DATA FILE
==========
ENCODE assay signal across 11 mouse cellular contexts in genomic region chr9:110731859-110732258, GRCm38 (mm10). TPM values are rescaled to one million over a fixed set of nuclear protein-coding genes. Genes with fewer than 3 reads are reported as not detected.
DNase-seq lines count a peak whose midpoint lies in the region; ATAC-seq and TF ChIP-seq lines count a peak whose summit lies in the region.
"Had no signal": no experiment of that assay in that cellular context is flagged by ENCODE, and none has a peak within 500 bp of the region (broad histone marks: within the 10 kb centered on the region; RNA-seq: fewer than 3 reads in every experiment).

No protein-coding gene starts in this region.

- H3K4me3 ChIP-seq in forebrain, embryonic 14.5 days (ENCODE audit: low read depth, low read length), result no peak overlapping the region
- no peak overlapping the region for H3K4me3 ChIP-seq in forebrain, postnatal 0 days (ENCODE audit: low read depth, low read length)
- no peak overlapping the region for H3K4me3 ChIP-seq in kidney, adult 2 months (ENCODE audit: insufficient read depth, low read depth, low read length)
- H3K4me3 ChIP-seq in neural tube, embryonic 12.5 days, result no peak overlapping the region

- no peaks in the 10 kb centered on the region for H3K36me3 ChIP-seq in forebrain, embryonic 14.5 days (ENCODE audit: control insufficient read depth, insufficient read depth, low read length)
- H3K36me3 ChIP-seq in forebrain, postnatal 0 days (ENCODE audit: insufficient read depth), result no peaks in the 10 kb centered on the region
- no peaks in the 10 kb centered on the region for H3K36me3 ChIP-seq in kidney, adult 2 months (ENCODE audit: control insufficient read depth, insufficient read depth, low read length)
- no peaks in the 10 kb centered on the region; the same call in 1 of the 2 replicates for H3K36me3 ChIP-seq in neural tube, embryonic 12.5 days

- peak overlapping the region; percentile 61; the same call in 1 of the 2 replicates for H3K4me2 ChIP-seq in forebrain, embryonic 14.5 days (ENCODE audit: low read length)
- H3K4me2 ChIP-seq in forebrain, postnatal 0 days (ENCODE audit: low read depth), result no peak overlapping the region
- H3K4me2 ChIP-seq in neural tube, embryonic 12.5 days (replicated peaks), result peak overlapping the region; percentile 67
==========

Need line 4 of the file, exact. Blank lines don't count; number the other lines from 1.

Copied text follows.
No protein-coding gene starts in this region.